Tom Hardy portrays Britain’s most violent prison inmate, a man who refuses to cooperate.
Bronson, the film from 2008 directed by Nicolas Winding Refn, is based on the life of an actual criminal named Michael Peterson, who gained a reputation as Britain’s most violent prison inmate, spending three decades in solitary confinement. During his last release on parole, he was employed as a bare-knuckle boxer, taking the name of tough-guy actor Charles Bronson. This may seem an unpromising subject for a movie, but from it Refn and his co-screenwriter Brock Norman Brock fashioned a portrait of savage unthinking rebellion, but the most important element is the man chosen to play Bronson—English actor Tom Hardy, who had made a name in theater and TV and a few supporting film roles before this part, which turned out to be his breakout into stardom.
A central device is having Bronson tell his story before a theater audience. In case there was any doubt, there are surreal touches that assure us that this is all in his imagination. Over time, his violent history has become part of a performance in his head for admirers that mostly don’t exist outside of it.
There is nothing out of the ordinary in his childhood to point to. At least Refn chooses not to try tracing Charlie’s problems to abuse of any kind, which isn’t to say that such things couldn’t have happened, but that trying to explain it in conventional terms is not the artistic point of the film. Instead we are invited to witness the horrifying and sometimes tragic inner life of an inveterate criminal without romanticizing it in any way.
It starts with the young man robbing a post office and being sentenced to seven years. What might have been four years with good behavior keeps getting extended because of the prisoner’s unwillingness to take orders from the guards. Although he’s never killed anyone, a fact that he lets us know early on, his physical attacks on others are punishing and unrestrained. Eventually he falls into a pattern of taking guards or other prison personnel hostage, then stripping naked and waiting for the billy club wielding guard units to break into his cell, where he fights them all barehanded.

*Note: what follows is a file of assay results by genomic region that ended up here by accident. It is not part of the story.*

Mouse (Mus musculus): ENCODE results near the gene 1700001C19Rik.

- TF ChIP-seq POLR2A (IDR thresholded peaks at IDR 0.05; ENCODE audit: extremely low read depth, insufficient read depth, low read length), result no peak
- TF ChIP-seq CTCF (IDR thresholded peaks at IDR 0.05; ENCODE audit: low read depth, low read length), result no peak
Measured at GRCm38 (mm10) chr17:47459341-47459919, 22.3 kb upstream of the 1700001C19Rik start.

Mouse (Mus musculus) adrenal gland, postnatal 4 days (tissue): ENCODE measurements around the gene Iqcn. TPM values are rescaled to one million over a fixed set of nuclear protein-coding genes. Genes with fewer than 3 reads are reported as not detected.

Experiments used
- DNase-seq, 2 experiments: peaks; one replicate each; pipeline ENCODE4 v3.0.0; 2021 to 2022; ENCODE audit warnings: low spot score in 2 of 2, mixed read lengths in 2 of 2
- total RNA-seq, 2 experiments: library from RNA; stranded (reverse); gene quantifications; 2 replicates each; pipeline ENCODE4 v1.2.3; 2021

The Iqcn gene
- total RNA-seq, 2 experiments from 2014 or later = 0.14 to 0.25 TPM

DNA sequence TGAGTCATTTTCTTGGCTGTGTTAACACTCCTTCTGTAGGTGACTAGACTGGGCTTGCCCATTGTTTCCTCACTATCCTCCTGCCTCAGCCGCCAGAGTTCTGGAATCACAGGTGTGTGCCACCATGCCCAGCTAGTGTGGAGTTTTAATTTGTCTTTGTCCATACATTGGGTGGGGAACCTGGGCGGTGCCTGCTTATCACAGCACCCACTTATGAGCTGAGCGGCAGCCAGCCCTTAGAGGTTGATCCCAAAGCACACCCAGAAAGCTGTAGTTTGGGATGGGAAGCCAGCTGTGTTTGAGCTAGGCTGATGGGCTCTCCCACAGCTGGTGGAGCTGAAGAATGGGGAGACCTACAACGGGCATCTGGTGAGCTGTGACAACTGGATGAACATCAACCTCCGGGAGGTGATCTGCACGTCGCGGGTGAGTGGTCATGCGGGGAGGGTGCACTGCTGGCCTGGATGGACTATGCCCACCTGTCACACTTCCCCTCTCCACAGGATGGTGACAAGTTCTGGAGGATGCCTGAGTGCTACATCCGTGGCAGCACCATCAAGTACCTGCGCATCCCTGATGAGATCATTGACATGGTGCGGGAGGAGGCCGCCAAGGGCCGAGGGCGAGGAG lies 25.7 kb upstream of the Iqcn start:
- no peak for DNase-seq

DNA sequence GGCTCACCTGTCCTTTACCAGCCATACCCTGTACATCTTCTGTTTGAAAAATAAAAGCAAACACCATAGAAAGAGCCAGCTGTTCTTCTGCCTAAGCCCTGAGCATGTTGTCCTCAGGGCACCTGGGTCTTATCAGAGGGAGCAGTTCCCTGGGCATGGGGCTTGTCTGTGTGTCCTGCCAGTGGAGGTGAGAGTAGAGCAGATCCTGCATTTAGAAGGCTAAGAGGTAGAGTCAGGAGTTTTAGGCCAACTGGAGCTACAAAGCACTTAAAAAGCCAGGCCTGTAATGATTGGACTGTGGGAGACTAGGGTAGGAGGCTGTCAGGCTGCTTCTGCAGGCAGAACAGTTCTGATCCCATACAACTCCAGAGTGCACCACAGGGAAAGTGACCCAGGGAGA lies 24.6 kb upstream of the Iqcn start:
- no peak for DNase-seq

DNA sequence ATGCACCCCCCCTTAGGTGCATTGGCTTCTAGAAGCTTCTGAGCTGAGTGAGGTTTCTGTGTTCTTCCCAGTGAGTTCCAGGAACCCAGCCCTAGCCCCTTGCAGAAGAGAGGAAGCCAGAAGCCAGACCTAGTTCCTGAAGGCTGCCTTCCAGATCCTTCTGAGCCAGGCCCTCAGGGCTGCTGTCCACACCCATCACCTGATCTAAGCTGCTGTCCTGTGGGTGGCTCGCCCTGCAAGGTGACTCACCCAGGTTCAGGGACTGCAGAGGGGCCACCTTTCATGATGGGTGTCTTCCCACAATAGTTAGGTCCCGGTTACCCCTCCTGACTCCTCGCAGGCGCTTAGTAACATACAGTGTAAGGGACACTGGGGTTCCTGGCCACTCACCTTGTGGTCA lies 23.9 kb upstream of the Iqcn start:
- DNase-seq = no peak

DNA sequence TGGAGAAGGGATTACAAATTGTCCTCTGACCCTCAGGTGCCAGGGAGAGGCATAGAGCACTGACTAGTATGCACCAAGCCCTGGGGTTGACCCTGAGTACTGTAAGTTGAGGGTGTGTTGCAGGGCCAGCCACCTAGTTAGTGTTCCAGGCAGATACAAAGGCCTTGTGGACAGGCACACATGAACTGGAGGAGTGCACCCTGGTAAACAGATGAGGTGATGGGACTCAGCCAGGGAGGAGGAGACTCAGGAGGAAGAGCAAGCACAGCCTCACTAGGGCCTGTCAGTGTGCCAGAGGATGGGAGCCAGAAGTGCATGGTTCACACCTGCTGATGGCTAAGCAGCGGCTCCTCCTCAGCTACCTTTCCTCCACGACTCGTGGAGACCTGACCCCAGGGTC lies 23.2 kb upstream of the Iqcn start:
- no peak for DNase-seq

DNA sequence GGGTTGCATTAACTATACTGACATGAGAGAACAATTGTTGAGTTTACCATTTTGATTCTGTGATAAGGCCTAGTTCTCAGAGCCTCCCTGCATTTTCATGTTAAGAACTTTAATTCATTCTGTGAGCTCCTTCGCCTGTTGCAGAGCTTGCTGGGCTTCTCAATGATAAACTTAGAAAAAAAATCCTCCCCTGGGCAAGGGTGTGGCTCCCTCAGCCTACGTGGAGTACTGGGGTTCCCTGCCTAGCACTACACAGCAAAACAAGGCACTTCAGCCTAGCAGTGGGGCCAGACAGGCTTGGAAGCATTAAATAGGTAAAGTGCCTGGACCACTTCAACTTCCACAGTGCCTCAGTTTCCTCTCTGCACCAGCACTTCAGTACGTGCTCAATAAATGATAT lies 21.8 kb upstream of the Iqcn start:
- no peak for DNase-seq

So what’s this guy really like? On his last release, he shows that he wants a woman to love, but this is a feeling that is not returned. He also has no awareness of any of the rules needed in order to get by in society on even a minimal level. And eventually it turns out that he has an artistic bent, which causes a prison art teacher to overestimate his chances at rehabilitation.
In this film, however, we aren’t distracted with psychology, but always confronted with the raw presence of the man. Tom Hardy’s performance is an utter tour de force. He bulked up and transformed himself into Bronson so completely that you might forget that this is acting. And the key to the character, as Hardy embodies him, is simple, yet difficult to pull off. At Bronson’s core is an absolute refusal to recognize authority in any form, a loud and continuous NO to every attempt whatsoever to control him.
A lesser artist might have tried to make a hero out of Charlie, but we can only look on in dreadful fear at what a human being can become. The never deviating will of such a man, even to the point of self-destruction, has something stirring about it in a primitive way, something we can perhaps recognize from earliest childhood. Bronson captures the strangeness of a mind untouched by the trappings of civilized life.